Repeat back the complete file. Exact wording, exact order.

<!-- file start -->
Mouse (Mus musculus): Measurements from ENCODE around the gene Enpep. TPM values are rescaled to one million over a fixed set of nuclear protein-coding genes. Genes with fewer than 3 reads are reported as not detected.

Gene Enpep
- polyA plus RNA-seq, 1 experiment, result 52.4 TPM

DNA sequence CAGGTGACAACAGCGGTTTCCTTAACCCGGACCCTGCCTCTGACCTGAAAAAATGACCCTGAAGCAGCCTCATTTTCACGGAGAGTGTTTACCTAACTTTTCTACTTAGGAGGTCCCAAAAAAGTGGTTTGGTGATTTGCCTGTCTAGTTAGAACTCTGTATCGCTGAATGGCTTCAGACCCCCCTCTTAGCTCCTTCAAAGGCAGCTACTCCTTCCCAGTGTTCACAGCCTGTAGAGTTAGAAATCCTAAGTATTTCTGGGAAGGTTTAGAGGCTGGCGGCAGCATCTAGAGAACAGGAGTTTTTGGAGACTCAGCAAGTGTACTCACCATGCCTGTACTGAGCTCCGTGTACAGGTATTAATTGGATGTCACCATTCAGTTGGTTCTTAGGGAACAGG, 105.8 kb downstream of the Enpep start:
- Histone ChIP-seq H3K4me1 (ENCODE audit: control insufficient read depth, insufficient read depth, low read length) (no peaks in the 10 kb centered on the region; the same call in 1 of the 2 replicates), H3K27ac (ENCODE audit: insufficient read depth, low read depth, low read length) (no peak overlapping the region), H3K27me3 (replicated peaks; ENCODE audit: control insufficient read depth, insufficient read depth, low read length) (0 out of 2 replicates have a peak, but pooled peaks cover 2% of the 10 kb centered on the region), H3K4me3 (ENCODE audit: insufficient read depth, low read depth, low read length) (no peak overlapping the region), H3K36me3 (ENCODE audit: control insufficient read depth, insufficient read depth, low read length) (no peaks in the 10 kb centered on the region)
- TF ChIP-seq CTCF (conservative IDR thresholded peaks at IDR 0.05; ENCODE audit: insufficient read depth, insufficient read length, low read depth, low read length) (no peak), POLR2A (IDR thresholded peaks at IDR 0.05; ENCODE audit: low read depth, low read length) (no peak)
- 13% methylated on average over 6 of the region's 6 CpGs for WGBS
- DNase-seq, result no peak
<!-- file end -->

Mouse (Mus musculus): Measurements from ENCODE around the gene Enpep. TPM values are rescaled to one million over a fixed set of nuclear protein-coding genes. Genes with fewer than 3 reads are reported as not detected.

Gene Enpep
- polyA plus RNA-seq, 1 experiment, result 52.4 TPM

DNA sequence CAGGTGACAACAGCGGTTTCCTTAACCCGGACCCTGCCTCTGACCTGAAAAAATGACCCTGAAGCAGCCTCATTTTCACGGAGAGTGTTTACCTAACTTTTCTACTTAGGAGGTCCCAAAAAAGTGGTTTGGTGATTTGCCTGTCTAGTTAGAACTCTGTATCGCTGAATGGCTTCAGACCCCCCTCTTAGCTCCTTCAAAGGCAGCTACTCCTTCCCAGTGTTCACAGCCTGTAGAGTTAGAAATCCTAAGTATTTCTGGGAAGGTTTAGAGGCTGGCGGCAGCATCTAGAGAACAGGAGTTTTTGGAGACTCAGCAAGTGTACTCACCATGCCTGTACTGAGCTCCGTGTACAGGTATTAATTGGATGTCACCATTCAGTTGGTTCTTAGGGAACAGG, 105.8 kb downstream of the Enpep start:
- Histone ChIP-seq H3K4me1 (ENCODE audit: control insufficient read depth, insufficient read depth, low read length) (no peaks in the 10 kb centered on the region; the same call in 1 of the 2 replicates), H3K27ac (ENCODE audit: insufficient read depth, low read depth, low read length) (no peak overlapping the region), H3K27me3 (replicated peaks; ENCODE audit: control insufficient read depth, insufficient read depth, low read length) (0 out of 2 replicates have a peak, but pooled peaks cover 2% of the 10 kb centered on the region), H3K4me3 (ENCODE audit: insufficient read depth, low read depth, low read length) (no peak overlapping the region), H3K36me3 (ENCODE audit: control insufficient read depth, insufficient read depth, low read length) (no peaks in the 10 kb centered on the region)
- TF ChIP-seq CTCF (conservative IDR thresholded peaks at IDR 0.05; ENCODE audit: insufficient read depth, insufficient read length, low read depth, low read length) (no peak), POLR2A (IDR thresholded peaks at IDR 0.05; ENCODE audit: low read depth, low read length) (no peak)
- 13% methylated on average over 6 of the region's 6 CpGs for WGBS
- DNase-seq, result no peak